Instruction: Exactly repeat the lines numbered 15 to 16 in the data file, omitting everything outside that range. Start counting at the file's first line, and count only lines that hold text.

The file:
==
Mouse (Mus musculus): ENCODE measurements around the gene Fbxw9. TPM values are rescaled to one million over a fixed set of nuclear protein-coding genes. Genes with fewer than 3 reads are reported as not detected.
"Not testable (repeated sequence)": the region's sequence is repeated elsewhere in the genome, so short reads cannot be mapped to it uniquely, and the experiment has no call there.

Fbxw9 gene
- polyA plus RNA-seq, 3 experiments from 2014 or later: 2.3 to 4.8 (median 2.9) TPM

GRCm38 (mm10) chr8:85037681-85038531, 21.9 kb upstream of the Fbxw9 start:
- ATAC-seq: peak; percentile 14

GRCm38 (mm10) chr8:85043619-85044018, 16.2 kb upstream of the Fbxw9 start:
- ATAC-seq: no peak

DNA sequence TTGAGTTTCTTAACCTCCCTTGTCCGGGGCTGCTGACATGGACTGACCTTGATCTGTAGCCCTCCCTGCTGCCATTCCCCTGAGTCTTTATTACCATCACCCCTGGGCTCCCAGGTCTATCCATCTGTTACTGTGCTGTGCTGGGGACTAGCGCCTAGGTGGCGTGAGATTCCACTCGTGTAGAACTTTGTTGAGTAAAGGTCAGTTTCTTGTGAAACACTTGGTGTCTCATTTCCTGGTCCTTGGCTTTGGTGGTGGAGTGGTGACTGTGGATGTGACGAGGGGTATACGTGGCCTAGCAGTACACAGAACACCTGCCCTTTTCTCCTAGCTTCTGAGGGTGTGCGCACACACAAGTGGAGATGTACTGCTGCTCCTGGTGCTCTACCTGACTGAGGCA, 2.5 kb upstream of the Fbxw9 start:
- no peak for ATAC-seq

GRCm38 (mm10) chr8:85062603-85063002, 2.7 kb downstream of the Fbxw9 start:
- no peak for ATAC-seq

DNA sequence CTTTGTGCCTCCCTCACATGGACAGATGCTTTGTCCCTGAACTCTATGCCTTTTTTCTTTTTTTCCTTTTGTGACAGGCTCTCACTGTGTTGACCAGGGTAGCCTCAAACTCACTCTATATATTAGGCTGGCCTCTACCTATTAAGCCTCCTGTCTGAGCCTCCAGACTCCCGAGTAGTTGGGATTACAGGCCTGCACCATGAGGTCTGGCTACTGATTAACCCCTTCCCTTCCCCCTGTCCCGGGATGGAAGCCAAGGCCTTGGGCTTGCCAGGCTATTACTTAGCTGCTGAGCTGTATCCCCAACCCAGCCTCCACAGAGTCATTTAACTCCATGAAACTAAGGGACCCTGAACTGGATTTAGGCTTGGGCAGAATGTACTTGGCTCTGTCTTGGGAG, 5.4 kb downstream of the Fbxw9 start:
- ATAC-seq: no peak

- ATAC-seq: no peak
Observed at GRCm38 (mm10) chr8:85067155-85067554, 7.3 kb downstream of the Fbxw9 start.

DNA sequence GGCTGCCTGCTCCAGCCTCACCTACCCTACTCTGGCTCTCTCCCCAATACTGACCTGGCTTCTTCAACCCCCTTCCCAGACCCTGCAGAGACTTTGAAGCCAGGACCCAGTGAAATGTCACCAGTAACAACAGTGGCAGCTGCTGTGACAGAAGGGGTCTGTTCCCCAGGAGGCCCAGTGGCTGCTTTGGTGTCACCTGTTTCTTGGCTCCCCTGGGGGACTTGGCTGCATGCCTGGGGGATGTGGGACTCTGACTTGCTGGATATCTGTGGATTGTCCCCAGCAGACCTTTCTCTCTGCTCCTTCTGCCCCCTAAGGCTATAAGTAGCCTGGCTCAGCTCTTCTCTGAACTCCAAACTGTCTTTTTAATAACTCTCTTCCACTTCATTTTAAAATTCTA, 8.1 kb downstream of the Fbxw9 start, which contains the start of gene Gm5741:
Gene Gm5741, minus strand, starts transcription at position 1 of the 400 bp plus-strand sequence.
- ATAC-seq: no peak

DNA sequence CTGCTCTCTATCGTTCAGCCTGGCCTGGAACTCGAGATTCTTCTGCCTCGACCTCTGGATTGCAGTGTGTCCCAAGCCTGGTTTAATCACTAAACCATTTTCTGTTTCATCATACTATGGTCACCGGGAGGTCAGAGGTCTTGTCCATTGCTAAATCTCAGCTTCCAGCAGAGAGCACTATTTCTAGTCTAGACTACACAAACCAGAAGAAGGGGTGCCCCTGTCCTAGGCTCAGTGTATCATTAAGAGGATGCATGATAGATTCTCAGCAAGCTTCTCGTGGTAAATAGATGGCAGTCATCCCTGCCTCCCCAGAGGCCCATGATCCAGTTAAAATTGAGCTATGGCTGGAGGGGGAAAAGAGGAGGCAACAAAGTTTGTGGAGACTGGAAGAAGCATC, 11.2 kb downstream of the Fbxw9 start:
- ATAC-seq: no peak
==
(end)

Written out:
- ATAC-seq: no peak
Observed at GRCm38 (mm10) chr8:85067155-85067554, 7.3 kb downstream of the Fbxw9 start.